The Past and the Present in the (Re)Constitution of the State

By Asanga Welikala and Roshan de Silva-Wijeyeratne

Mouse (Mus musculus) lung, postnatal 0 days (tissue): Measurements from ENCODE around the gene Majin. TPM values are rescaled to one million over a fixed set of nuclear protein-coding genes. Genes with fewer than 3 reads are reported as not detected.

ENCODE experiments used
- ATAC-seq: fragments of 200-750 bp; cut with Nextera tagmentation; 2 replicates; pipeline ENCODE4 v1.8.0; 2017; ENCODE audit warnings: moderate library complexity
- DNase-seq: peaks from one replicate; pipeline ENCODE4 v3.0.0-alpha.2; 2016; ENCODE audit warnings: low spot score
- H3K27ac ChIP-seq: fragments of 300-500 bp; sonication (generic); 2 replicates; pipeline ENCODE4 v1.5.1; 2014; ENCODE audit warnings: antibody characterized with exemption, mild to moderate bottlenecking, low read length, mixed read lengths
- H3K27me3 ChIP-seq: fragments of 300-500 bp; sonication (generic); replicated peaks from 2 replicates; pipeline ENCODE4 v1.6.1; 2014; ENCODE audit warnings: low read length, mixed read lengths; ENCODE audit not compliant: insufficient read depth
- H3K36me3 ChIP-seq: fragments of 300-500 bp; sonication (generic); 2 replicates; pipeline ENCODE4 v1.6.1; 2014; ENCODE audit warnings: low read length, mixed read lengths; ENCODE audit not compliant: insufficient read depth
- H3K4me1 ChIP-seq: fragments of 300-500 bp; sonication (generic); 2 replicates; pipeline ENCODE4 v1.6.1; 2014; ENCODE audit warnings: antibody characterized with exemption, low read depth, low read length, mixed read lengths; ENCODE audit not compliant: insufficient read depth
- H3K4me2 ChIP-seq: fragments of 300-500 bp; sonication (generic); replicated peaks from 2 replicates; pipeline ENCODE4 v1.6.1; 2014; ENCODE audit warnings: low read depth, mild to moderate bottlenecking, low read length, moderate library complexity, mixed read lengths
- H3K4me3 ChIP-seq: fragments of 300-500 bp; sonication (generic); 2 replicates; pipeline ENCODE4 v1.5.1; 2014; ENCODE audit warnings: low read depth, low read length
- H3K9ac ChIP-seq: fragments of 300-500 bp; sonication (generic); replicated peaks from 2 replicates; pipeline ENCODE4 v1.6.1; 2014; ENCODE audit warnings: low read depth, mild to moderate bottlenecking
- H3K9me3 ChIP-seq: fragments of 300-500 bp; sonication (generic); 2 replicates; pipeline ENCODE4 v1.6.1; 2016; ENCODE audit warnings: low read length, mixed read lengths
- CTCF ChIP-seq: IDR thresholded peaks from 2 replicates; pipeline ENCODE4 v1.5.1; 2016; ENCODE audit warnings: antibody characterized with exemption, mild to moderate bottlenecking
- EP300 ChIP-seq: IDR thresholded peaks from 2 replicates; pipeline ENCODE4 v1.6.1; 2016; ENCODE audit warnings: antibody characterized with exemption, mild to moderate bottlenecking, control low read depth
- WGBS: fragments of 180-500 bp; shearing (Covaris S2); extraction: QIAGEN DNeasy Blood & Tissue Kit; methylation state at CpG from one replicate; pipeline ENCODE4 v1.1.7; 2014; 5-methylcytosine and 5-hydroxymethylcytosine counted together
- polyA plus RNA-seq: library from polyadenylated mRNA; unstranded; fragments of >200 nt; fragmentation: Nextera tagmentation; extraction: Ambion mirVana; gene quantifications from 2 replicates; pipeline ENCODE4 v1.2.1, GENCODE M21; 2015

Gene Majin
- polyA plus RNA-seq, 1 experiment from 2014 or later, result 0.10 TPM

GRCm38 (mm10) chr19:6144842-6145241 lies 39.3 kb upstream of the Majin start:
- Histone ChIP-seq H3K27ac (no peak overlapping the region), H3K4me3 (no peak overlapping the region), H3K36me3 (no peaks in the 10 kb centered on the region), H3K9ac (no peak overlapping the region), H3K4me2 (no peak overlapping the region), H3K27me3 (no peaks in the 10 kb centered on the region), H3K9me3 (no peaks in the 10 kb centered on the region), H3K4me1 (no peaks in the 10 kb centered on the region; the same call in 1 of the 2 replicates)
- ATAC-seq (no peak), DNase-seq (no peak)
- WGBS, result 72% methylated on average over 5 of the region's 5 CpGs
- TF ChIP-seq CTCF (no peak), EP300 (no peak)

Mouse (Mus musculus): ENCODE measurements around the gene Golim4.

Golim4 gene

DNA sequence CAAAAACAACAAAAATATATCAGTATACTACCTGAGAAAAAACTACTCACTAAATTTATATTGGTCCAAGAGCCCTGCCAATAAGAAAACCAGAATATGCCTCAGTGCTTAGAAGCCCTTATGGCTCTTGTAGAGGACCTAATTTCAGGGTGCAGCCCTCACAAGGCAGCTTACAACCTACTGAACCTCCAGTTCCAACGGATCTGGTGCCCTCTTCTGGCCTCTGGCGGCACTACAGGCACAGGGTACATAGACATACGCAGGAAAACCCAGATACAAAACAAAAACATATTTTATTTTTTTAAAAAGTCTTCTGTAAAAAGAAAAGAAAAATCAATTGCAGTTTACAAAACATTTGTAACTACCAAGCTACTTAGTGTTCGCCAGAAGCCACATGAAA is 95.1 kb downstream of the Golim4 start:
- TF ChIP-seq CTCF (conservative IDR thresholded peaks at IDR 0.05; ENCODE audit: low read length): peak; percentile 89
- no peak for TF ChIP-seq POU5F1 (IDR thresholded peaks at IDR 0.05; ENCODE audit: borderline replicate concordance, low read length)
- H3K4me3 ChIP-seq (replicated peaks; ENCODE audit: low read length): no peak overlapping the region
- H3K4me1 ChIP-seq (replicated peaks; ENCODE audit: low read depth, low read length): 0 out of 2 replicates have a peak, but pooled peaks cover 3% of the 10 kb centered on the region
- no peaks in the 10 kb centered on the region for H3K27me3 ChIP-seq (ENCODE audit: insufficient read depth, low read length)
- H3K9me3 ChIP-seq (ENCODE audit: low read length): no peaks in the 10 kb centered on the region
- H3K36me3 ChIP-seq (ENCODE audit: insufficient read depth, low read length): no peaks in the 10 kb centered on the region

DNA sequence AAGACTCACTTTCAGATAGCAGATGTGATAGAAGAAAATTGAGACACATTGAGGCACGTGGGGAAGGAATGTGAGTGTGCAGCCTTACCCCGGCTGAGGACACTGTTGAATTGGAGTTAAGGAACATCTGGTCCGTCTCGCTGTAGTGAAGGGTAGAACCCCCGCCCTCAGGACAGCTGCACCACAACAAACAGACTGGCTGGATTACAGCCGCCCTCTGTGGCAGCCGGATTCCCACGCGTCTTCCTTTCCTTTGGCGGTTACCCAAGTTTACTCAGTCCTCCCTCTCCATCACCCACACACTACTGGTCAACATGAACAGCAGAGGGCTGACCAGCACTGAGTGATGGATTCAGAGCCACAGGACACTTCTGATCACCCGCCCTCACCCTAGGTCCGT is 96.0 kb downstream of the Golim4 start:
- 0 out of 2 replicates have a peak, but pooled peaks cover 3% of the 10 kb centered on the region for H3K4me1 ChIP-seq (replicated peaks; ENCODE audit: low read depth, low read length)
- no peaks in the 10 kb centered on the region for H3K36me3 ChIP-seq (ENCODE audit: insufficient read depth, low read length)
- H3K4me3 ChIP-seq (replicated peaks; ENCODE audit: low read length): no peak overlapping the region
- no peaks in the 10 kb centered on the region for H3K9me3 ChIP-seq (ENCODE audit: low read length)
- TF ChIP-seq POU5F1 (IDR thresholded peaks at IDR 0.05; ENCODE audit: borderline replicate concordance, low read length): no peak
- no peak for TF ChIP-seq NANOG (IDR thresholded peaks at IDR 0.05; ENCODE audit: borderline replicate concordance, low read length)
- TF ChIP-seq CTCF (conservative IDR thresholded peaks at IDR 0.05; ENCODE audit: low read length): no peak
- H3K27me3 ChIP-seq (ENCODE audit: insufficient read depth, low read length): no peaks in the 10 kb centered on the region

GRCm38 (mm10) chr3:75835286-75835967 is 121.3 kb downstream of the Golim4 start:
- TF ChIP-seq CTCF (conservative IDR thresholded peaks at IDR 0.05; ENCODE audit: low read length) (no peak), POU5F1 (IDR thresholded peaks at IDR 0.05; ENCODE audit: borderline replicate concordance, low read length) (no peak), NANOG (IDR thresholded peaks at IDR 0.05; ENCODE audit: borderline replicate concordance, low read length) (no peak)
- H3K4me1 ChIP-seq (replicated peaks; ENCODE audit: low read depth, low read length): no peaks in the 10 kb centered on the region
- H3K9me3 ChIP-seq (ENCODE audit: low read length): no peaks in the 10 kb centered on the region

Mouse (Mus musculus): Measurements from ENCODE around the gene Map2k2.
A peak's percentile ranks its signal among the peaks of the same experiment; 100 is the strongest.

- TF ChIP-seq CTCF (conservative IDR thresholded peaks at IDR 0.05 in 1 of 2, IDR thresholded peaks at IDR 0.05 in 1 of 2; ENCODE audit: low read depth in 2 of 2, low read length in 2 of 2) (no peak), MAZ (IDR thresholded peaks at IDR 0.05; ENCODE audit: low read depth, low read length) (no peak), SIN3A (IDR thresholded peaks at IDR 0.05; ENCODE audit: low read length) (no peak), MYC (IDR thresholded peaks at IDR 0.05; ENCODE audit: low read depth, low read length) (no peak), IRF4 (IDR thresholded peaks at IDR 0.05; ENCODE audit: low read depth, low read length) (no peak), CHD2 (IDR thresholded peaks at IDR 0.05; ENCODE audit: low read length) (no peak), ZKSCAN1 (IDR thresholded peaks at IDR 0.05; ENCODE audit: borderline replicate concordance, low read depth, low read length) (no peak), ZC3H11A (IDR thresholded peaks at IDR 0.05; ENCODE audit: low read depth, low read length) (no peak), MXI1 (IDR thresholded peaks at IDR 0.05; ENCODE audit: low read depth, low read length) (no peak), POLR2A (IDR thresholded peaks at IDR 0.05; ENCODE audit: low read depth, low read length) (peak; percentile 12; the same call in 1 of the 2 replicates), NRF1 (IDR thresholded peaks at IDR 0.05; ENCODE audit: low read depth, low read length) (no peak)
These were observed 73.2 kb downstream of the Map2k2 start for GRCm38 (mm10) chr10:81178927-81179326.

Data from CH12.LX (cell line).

The election of President Gotabaya Rajapaksa in November 2019 marked the beginning of a new era of a Sinhala-Buddhist nationalist ascendancy in Sri Lanka. The Covid-19 pandemic provided an early opportunity for the government to establish an authoritarian governing style, helped by Parliament standing dissolved, and the Supreme Court’s refusal to subject the government to the constitution. In the delayed parliamentary election earlier in August, the government and its allies sought and obtained a two-thirds majority mandate. This mandate describes not merely the electoral success of the Sri Lanka Podujana Peramuna (SLPP) and the political dominance of the Rajapaksa government for the foreseeable future. It denotes a more fundamental and wider cultural realignment of Sri Lankan politics in favour of a new nationalist elite that seeks to reshape the form and content of the Sri Lankan state. Accordingly, in the President’s statement of government policy to the new Parliament, it was made clear that the two-thirds majority will be deployed to, both, introduce a set of immediate constitutional changes, as well as to consider a new constitution later.

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